We’re a few weeks late to this news but troubled retailer Furniture Factory Outlet, LLC filed Chapter 11 on November 5, 2020. This was no great surprise as the company – as discussed in two prior articles – has been underperforming even before the pandemic began. With Covid-19 in the mix, the company entered a spiral, went on non accrual and is now under court protection and has a $7mn “stalking horse” bid from American Freight. Apparently Furniture Factory has $50mn in funded debt to contend with and liquidity challenges.
This looks like the final nail in the coffin for the company’s only BDC lender/investor: Stellus Capital (SCM). The $18mn invested – mostly in first lien debt – was written down to $2.1mn as of September 2020. That value was probably set with the knowledge of the pending bankruptcy. The chances are SCM will have to write off 90% – or even more – of its capital invested, but no material further change in value is likely, if only because the remaining value is so low. The first lien and small subordinated loan SCM holds were generating $0.9mn a year of investment income through IQ 2020.
We checked and confirmed that the company remains in bankruptcy here in mid-January 2021. This might push a final resolution – and a realized loss – to beyond the IQ 2021. At this point, though, there’s no reason to believe that the company is anything but a large loss – albeit one that has been in the cards for months – for SCM.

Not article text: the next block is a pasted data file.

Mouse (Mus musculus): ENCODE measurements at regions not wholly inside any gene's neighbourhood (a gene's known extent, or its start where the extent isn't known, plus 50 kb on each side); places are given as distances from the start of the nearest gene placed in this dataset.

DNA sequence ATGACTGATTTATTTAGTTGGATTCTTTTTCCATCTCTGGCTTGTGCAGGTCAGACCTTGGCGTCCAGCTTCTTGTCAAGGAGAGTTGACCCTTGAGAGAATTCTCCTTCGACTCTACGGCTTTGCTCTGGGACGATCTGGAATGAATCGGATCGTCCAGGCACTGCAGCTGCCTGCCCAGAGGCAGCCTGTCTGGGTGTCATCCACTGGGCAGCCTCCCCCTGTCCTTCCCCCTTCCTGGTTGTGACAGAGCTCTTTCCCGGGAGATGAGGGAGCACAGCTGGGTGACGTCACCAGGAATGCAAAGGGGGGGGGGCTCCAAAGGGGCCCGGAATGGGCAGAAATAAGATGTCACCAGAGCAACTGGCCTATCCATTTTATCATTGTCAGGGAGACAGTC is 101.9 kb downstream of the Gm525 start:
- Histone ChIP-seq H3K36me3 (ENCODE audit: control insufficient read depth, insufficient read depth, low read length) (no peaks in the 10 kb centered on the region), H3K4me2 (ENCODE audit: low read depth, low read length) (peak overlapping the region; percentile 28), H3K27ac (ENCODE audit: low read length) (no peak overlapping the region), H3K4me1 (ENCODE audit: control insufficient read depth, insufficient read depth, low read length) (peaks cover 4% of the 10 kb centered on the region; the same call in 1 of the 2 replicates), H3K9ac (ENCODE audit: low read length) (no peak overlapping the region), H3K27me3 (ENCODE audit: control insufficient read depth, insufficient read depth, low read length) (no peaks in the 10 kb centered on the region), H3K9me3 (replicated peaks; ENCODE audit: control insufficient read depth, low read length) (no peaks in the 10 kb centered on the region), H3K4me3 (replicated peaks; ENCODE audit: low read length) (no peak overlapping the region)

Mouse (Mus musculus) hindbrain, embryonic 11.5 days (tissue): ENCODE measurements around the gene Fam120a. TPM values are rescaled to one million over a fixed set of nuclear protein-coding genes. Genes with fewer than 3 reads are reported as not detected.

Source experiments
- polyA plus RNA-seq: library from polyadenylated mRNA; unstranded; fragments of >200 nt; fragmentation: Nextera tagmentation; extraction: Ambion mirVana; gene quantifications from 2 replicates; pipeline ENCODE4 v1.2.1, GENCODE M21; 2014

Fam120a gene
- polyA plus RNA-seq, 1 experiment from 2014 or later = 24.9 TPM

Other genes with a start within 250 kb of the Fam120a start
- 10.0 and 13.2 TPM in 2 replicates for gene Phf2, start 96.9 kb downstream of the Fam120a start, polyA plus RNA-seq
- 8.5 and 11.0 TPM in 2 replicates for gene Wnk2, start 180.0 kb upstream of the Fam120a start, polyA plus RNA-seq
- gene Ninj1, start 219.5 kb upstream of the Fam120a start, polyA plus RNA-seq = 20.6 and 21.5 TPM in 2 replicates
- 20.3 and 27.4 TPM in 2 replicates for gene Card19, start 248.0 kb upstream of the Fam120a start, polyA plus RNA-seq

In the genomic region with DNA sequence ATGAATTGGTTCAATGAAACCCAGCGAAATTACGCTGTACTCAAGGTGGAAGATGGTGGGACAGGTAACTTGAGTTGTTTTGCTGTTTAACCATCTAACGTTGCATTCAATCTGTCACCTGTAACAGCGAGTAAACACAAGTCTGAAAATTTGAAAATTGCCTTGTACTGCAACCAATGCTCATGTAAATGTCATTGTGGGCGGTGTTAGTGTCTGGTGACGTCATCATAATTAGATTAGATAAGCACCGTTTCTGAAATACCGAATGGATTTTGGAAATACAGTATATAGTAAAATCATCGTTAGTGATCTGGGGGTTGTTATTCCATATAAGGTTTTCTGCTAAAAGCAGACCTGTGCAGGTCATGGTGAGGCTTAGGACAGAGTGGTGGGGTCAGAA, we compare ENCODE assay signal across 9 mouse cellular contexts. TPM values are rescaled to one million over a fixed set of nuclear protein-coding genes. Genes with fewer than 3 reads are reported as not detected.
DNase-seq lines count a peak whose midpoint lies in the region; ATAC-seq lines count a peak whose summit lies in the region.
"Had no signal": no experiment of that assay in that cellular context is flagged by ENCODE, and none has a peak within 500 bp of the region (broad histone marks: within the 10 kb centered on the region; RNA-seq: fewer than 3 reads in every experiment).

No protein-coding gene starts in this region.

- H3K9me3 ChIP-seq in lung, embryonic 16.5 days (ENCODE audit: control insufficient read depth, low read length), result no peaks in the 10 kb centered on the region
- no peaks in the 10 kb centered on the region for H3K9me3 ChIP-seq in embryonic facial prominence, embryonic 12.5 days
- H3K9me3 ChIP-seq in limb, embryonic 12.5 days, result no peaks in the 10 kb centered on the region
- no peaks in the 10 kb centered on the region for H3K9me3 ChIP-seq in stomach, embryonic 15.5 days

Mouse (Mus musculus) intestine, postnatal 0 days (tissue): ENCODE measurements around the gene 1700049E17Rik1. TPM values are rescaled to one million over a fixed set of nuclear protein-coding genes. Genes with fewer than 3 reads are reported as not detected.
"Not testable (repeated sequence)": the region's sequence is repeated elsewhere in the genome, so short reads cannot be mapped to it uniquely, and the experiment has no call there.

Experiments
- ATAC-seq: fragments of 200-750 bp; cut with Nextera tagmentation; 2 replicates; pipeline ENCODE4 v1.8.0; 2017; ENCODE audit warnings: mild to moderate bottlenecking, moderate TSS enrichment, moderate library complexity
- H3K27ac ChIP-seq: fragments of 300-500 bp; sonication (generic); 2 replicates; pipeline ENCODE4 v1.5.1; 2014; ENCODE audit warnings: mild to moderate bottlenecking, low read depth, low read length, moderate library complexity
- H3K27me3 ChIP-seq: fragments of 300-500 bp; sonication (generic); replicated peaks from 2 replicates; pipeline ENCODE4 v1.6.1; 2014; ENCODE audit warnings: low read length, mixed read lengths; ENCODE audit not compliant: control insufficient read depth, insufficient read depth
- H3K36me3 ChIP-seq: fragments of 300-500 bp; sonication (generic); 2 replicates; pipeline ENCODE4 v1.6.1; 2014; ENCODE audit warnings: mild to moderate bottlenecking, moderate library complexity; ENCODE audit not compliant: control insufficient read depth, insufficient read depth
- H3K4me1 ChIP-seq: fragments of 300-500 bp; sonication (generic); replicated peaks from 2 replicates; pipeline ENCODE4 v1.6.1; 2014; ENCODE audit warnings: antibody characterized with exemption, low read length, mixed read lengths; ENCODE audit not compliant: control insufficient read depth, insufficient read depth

The furniture business – as old credit hands like the BDC Credit Reporter will tell you – is a notoriously difficult industry to lend into, even if the bulk of your exposure – as with SCM – is nominally in first lien debt. This investment by SCM dates back to 2016, before the general “retail apocalypse” became crystal clear to all. However, as recently as IQ 2018, the BDC doubled its exposure, just when mall vacancies in the U.S. reached a six year high. In retrospect, SCM may have wished they had headed in the opposite direction.